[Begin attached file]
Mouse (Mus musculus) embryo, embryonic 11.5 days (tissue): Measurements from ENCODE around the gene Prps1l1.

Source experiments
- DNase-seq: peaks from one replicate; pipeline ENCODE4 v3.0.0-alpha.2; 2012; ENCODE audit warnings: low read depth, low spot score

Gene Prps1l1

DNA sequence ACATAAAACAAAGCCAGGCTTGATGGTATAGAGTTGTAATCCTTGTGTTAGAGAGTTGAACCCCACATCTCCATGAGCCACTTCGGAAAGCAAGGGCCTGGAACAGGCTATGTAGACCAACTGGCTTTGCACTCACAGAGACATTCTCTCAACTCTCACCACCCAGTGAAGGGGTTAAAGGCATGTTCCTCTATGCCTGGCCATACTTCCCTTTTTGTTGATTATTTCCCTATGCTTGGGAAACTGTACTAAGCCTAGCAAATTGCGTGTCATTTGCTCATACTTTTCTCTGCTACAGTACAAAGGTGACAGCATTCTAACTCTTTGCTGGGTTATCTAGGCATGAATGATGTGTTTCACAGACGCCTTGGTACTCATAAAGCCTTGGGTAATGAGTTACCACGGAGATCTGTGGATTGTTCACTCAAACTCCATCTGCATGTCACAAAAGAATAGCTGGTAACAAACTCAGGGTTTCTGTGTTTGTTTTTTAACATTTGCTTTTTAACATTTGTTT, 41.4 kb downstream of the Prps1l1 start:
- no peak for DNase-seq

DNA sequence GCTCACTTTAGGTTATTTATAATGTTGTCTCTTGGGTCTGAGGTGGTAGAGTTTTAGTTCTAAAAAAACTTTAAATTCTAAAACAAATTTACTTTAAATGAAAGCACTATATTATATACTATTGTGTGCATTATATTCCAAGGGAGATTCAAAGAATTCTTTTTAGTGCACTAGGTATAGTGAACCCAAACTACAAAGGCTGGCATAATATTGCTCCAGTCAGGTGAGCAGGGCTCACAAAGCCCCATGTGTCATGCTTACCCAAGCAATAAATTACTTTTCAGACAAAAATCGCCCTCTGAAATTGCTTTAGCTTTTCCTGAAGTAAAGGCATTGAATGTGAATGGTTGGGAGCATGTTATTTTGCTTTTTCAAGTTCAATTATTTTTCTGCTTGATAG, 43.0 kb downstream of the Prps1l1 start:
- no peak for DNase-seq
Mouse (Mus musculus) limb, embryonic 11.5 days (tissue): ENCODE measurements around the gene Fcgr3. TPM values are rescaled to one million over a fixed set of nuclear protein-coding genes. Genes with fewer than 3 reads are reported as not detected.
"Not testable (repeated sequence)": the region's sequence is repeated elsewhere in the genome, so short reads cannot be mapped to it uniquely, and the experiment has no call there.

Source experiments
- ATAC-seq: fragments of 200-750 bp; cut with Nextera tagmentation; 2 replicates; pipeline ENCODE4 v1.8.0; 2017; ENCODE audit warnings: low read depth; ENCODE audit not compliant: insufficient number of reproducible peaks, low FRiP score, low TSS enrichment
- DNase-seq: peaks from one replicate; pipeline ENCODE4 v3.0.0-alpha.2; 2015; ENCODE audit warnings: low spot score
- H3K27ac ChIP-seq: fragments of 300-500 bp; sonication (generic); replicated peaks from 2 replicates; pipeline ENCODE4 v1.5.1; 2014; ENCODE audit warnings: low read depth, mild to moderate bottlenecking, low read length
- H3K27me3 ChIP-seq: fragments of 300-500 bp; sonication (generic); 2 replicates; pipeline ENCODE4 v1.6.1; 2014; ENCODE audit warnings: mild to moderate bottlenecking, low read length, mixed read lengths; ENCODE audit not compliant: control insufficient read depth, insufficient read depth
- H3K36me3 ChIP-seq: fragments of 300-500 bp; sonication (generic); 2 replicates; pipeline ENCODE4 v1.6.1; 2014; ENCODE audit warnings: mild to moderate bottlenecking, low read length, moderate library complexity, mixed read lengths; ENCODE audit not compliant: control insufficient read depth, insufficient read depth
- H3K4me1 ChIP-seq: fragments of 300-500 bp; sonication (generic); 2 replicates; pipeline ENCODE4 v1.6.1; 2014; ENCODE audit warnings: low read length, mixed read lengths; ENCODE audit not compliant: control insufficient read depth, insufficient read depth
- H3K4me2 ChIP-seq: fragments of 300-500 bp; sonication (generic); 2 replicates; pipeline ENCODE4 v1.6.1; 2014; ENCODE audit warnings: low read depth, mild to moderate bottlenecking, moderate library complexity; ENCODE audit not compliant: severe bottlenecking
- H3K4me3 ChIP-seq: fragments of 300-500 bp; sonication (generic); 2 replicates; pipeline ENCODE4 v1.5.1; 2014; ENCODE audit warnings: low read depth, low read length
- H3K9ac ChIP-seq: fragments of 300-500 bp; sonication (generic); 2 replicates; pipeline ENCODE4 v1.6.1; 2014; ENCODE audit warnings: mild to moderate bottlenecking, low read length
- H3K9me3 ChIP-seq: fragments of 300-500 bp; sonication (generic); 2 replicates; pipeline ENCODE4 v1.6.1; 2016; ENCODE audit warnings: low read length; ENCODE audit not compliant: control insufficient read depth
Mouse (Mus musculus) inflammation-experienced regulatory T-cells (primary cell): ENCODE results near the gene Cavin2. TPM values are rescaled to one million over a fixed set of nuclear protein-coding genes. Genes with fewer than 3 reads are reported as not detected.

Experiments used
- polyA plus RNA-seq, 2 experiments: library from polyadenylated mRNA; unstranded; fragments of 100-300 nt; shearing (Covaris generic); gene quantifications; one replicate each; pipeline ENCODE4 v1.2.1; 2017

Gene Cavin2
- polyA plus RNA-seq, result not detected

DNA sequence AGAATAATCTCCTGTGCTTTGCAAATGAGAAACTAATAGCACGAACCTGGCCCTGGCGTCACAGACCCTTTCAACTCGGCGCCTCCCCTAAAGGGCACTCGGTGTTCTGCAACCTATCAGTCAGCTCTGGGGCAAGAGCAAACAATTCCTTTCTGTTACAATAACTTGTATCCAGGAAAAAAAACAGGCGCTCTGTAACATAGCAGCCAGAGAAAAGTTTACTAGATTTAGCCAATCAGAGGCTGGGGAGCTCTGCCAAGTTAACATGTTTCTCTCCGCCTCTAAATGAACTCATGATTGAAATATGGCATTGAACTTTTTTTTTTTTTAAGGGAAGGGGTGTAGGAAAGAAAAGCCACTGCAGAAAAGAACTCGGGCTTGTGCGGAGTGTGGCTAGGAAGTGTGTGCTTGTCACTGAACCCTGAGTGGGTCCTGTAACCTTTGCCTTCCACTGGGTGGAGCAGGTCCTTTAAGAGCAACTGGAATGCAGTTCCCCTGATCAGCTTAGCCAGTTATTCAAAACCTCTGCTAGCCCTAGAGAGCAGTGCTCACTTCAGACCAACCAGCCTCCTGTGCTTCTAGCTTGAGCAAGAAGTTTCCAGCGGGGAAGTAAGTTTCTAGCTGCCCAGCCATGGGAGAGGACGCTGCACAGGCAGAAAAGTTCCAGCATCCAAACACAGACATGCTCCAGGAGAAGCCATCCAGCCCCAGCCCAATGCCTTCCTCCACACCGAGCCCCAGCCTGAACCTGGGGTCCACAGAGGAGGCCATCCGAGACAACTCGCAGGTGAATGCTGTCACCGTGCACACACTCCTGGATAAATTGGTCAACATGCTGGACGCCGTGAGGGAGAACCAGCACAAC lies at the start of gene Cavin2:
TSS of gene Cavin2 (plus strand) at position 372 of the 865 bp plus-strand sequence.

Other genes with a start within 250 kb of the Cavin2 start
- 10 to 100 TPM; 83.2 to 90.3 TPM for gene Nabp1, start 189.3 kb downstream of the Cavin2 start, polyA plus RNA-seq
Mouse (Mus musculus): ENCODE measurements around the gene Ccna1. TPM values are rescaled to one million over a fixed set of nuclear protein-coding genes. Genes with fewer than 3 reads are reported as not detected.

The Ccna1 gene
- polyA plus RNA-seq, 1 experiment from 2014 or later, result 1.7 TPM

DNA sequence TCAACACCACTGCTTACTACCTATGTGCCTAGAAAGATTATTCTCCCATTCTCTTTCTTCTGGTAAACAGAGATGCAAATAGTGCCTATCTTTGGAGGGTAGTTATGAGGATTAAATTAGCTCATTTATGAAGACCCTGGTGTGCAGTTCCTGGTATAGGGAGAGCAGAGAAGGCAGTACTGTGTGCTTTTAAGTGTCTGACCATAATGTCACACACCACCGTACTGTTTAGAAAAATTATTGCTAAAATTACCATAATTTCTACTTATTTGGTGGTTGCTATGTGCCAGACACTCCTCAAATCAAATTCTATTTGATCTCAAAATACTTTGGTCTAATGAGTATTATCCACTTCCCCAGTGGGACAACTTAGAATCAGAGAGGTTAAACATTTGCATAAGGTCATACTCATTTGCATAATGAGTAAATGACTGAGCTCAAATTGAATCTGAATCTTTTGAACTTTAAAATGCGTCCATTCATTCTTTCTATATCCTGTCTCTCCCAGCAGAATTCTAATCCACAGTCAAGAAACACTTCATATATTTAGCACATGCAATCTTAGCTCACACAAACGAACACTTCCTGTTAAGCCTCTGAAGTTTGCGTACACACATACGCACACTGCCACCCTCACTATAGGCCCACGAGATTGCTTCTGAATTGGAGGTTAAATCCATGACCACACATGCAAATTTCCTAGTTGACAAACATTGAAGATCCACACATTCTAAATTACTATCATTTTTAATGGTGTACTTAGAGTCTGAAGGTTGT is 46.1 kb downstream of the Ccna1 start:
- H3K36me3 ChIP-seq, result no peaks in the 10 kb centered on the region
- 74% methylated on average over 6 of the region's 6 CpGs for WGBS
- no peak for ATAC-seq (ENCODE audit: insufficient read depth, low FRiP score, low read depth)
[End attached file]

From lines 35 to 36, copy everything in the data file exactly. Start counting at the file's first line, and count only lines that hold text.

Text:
- H3K36me3 ChIP-seq, result no peaks in the 10 kb centered on the region
- 74% methylated on average over 6 of the region's 6 CpGs for WGBS